Professor Murat Arcak
PATTERN FORMATION AND SYNCHRONIZATION IN BIOLOGY
Breaking symmetry in spatially distributed networks is a fascinating dynamical systems problem and is of fundamental interest to developmental biology. We will discuss two types of local interaction that underlie formation of gene expression patterns in multi-cellular organisms: diffusion and cell-to-cell contact signaling. We will first present new insights on a diffusion-driven mechanism for pattern formation and propose a synthetic gene network built upon this mechanism. We will then discuss contact-mediated inhibition that is responsible for segmentation and fate-specification. We will introduce a dynamical model to represent this mechanism and reveal the key properties of the model that are necessary for pattern formation. The results will also yield new insights for the converse problem of maintaining spatial homogeneity, that is, synchrony. In particular, we will present a synchronization test applicable to reaction-diffusion models. We will conclude the talk with a distinct biological problem where synchronization plays an important role: the locomotion of swimming microorganisms. Examples include the bundling of flagella and coordination of cilia. With large-scale numerical simulation results for low Reynolds number flows, we will argue that synchronization can result from hydrodynamic interactions alone.
Professor Guanrong (Ron) Chen
CHAOTIC SYSTEMS WITH ANY NUMBER OF EQUILIBRIA AND THEIR HIDDEN ATTRACTORS
In a typical 3D autonomous chaotic system, the number of equilibria is two or three, such as the Rossler system and the Lorenz system. Today, we are able to find or even to construct a relatively simple 3D autonomous chaotic system that has any preferred number of equilibria, while some of which have only hidden attractors. In this talk we will briefly discuss such an interesting phenomenon, with basic ideas explained and a unified design methodology introduced.
Professor Leon O. Chua
MEMRISTOR, BRAIN, AND EDGE OF CHAOS
Postulated in 1971 and reported as a working nanodevice by HP in the 1 May 2008 issue of Nature, the "memristor" has since been hailed as a disrupting technology that would soon replace flash memories, DRAMS, and hard drives. Memristors are endowed with non-volatile memories and highly nonlinear dynamics that could emulate synapses and action potentials, leading naturally to learning and intelligence near the edge of chaos . Memristors is the right stuff for building brain-like machines that compute via non-von Neumann architecures and unconventional operating systems. It can out-perform supercomputers by orders-of-magnitude improvements in speed and power consumption. This lecture will take a glimpse at the salientsignature and fingerprints of the memristor, and illustrate its potential via simple toy examples. In view of its memristive brain-like nonlinear dynamics, memristor-based systems can exhibit many chaotic and Hamiltonian dynamics. This lecture will also illustrate such uncovnentional and complex dynamical phenomema.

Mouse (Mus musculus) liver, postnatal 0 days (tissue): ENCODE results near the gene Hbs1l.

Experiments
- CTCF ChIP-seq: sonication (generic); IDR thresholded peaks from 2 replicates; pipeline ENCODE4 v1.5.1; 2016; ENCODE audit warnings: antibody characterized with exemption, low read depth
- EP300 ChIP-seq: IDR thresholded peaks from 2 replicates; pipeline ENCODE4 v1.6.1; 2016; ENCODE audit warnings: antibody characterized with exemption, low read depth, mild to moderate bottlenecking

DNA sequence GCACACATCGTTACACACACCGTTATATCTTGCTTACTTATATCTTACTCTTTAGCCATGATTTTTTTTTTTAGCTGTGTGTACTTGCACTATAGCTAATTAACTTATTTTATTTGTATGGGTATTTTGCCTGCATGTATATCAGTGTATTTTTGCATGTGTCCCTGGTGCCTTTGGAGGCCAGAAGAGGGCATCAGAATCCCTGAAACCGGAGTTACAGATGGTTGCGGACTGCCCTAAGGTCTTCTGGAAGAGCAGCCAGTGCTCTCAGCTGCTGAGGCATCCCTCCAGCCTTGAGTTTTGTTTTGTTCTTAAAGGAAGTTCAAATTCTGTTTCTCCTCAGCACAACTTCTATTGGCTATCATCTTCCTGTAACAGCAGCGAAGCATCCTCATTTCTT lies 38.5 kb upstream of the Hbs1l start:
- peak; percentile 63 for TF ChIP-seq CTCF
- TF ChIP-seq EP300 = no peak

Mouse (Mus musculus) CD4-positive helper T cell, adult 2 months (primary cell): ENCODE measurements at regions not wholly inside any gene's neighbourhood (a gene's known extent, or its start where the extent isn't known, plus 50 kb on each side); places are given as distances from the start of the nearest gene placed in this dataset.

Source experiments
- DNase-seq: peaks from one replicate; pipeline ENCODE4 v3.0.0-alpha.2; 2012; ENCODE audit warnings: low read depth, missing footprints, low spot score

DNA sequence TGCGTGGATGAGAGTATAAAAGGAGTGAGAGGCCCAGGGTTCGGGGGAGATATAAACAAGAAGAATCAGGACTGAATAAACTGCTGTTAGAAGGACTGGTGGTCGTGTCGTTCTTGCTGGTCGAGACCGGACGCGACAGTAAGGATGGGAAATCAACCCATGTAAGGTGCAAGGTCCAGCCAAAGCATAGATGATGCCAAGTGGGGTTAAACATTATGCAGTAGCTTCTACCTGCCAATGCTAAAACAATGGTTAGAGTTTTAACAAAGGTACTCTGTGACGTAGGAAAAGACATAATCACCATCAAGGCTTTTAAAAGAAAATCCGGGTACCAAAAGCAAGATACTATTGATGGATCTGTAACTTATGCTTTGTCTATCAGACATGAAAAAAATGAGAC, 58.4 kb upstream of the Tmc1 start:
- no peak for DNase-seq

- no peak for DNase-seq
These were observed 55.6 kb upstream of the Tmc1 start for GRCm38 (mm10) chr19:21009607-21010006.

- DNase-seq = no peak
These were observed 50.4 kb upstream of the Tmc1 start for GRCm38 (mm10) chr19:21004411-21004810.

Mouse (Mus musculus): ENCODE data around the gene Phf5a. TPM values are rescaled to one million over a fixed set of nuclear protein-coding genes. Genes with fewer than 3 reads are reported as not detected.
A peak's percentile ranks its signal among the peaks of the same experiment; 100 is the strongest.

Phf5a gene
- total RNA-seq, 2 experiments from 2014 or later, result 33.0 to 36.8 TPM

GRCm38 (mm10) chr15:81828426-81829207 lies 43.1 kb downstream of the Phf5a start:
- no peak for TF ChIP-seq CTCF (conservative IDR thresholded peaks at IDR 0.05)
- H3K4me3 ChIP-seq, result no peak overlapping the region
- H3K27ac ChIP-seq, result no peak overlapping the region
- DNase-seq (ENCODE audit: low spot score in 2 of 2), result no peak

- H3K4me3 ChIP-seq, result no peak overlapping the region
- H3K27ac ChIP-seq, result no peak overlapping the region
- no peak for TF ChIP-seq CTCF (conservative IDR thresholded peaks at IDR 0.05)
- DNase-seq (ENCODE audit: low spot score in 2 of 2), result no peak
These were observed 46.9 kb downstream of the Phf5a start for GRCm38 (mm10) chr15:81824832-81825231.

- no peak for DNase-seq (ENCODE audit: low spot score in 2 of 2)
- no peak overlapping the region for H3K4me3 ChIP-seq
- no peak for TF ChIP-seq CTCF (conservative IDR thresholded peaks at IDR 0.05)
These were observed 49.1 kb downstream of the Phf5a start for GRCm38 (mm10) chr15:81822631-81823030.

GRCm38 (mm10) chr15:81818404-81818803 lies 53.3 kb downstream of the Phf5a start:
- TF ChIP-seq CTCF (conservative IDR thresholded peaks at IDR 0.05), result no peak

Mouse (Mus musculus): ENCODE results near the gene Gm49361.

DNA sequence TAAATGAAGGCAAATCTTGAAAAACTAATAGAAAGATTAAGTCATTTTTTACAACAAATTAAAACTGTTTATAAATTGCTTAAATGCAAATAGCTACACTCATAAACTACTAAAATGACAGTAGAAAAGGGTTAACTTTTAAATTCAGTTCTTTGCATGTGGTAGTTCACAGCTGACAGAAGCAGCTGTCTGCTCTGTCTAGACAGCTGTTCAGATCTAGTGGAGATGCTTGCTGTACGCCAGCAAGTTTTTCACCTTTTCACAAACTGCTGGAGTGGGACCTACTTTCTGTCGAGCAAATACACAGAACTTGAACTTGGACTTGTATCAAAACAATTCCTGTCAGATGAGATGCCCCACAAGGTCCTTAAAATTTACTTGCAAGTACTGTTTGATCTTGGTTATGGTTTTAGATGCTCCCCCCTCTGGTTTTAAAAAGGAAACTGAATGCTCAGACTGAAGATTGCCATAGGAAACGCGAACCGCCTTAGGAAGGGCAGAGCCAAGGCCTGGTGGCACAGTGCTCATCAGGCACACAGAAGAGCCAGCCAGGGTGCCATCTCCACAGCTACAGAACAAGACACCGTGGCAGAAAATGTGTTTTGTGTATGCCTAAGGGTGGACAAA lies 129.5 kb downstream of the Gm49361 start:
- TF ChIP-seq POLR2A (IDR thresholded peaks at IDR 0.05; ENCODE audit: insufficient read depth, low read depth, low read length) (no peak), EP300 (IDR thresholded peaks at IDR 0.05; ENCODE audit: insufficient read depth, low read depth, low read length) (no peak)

Professor Adilson E. Motter
TO WHAT EXTENT CAN NONLINEAR NETWORK DYNAMICS BE CONTROLLED? AND WHAT FOR?
Numerous systems are now modeled as complex networks of coupled dynamical entities. Nonlinearity and high-dimensionality are hallmarks of the dynamics of complex networks but have generally been regarded as obstacles to control. In this talk, I will discuss recent approaches to control nonlinear network dynamics that are effective in large networks and even in the presence of constraints, noise, and uncertainty. I will also discuss applications to physical, biomedical, and ecological problems, including transient stability, drug target identification, cascade control, and network repurposing.
Professor Toshiyuki Nakagaki
PHYSICAL ETHOLOGY OF AN AMOEBA
We report here that ability of information processing in an amoeboid organism is higher than we had thought. The model organism is the plasmodium of Physarum polycephalum (true slime mold), which is a large aggregate of protoplasm with a large number of nuclei. The organism found the optimal path when it obtained the multiple locations of food. A simple mathematical model for the path finding was proposed in terms of differential equations. As well as the path-finding ability, the organism was able to anticipate the next timing of periodic climate change after experienced some periodic changes of climate, and to show a kind of behaviors that seemed to be ' indicisive ' when it encountered the presence of a chemical repellent, quinine. We indicated that a simple dynamics was enough to reproduce these observed behaviors. Mathematical modeling is helpful to understand the mechanism of behavioral smartness in slime mold.